IPL Studies in Hanken

4/2019 20.12.2019

Vera Sevastianova

Student in Hanken’s IPL Master Program

The IPL Program is a perfect fit for anyone interested in IP! The peculiarity of this graduate program is that it does not attempt to cover different legal fields but focuses on one particular area of law. For me, as a lawyer from St. Petersburg, Russia, the program allowed deepening my knowledge in the foundations of IP law and learning about the EU and even US perspectives on it. Moreover, studying in the country that is well known for the quality of its education and being just 3,5 hours away from home is fantastic.

The obligatory courses in IP law are well structured and planned. Our leading professor Nari Lee and her colleagues are passionate about the subjects they teach, and guest speakers are world-famous IP scholars. Here is an illustration: I read the textbook on the European IP law, and next month the co-author of the book, Prof. Annette Kur from the Max Planck Institute, lectures us together with Prof. Irene Calboli from the Texas A&M University – and both of them almost jump in excitement about the trademark functionality doctrine; or Prof. Christophe Geiger from the University of Strasbourg gives us a series of lectures on the interaction of IP law and human rights; or Prof. Jane Ginsburg from Columbia University travels to Helsinki to teach us U.S. copyright law. Basically, one day you read an article by a renowned IP scholar, and the next day this scholar is in the classroom. After the first semester, one starts recognizing authors’ names in articles and books, and this fact cannot but inspire young professionals.

While there are enough IP-related courses to earn the necessary amount of credits, I am glad to have also taken several economic and business-related disciplines. Hanken is a business school, so it would have been a pity not to use this opportunity, because understanding how business functions is very important for a lawyer to become more client-oriented and practice law in a profound manner. Moreover, at Hanken, students are obliged to take foreign language courses – it is very smart of the school, for this decision makes students challenge themselves once again.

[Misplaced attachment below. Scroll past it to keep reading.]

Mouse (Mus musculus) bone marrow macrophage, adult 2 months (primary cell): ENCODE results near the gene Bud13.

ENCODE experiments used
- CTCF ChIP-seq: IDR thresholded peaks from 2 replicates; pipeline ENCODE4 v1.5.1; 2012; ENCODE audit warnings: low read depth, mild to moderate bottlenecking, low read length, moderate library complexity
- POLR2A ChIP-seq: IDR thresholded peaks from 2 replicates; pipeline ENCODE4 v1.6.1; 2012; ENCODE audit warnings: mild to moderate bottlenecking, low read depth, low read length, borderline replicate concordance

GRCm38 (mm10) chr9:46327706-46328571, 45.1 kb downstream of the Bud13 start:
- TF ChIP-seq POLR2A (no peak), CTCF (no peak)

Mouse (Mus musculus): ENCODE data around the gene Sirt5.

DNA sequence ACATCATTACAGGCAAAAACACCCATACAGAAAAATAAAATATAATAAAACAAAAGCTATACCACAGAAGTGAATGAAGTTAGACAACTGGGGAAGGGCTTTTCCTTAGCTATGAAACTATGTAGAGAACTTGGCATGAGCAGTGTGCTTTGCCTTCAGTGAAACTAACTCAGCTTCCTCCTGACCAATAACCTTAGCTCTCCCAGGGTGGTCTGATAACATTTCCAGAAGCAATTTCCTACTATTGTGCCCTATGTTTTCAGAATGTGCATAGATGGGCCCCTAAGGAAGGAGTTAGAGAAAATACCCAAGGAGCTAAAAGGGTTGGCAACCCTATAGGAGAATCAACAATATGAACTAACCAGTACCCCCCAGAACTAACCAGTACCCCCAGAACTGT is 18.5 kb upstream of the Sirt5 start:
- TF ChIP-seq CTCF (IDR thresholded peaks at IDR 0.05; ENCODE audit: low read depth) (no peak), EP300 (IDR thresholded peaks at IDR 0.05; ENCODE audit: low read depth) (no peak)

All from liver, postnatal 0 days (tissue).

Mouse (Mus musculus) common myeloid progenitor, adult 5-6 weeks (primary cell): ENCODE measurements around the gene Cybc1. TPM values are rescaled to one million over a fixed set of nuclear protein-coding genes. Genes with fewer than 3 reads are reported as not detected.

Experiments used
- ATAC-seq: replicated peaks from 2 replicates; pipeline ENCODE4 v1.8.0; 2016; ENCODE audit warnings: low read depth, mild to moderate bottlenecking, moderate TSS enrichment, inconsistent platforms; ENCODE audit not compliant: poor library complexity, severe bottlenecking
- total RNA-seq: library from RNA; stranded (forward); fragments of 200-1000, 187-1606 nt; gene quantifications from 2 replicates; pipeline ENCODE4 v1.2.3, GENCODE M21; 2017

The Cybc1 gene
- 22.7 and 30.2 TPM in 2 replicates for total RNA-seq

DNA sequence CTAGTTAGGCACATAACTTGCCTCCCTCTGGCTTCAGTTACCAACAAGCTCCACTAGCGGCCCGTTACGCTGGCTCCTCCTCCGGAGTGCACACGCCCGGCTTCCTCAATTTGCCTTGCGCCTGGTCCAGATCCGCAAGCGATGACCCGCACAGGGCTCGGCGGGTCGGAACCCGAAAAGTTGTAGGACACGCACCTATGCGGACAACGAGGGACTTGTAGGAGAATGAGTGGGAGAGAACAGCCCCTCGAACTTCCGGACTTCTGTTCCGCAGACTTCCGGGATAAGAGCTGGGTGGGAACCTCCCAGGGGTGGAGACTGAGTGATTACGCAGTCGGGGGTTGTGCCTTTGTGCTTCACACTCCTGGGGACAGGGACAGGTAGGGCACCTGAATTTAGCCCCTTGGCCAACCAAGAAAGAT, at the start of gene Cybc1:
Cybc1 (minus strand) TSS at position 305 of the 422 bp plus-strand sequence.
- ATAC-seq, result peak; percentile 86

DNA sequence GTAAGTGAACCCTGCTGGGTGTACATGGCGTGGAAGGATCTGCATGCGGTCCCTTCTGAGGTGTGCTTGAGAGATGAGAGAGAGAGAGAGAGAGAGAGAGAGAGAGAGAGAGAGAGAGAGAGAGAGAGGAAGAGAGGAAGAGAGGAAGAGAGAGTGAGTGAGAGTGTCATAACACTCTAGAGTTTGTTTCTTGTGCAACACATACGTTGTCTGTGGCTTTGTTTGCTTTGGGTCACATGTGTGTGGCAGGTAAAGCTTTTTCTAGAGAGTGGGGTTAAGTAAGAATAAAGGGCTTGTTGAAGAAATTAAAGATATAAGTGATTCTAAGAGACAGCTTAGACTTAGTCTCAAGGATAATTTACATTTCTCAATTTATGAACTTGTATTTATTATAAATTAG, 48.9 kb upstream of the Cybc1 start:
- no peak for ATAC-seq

I started the program in September 2018 and now, in December 2019, I am only left with writing the Master’s thesis. I followed the suggested study plan quite strictly, so the past 1,5 years were quite busy, but definitely worth it. At the same time, the program is very flexible, and one can construct his/her semesters the way he/she wants. For example, one of my semesters consisted mostly of online and self-paced courses, so I got significant flexibility for additional readings and other activities.

Hanken offers diverse opportunities for development. For instance, during the summer break, I participated in the summer school on IP law, which was perfectly organized, and did an internship in a Finnish startup company, where I managed to apply knowledge on the EU IP law. In the third semester, my classmates and I took part in the Nordic IP Moot Court Competition during which we were invited to the finals in Denmark on a wild card – there, we earned the prize for the best oral presentation. Hanken is very supportive of such activities, e.g., by offering scholarships and practical advice.

In general, Hanken library resources (with many useful subscriptions), career-related activities and programs (e.g., mentorship program), relations with other institutions (e.g., other universities, IPR University Center, and even EUIPO), and its sustainability focus – all of these make the program experience amazingly unique. I would definitely recommend the program with the advice to be active and join as many different opportunities as possible. Good luck!


Susanna Kallio

Phd Student, Hanken

IP law does not work in a vacuum or in isolation, and the Hanken IPL Programme carefully takes this into account. It teaches about IP law in context – of business, economy, and society. It works in touch with practice, giving perspective on how to use law effectively in different scenarios. It also allows room for flexibility and personal development, as alternative approaches are also encouraged. Whether you want to learn how to apply IP law as part of a successful business strategy, or wish to orient yourself towards philosophical ponderings, be it practice or theory that interests you, the programme and the faculty at Commercial Law can help guide you to achieve your preferred goals. With the additional, varied visiting faculty, you will always find a new, interesting angle to look at the law.

If you wish to challenge yourself and are open-minded, you can even find yourself surprised by the diverse ways to approach IP. Personally, I found myself interested in a topic at the intersection of IP and gender and was then directed towards feminist legal theory and a subfield I did not even know existed at the time I was planning my Master’s thesis, but which has now become my academic home as a doctoral candidate. In general, Hanken offers excellent connections of top international quality, both academically and in practice, with law and business – even with the field of gender studies. This is a programme in which you will find like-minded people if you are enthusiastic about the various possibilities within IP!


Read more and apply to the Master’s in Intellectual Property Law 2020

Application period: 1 November 2019 – 15 January 2020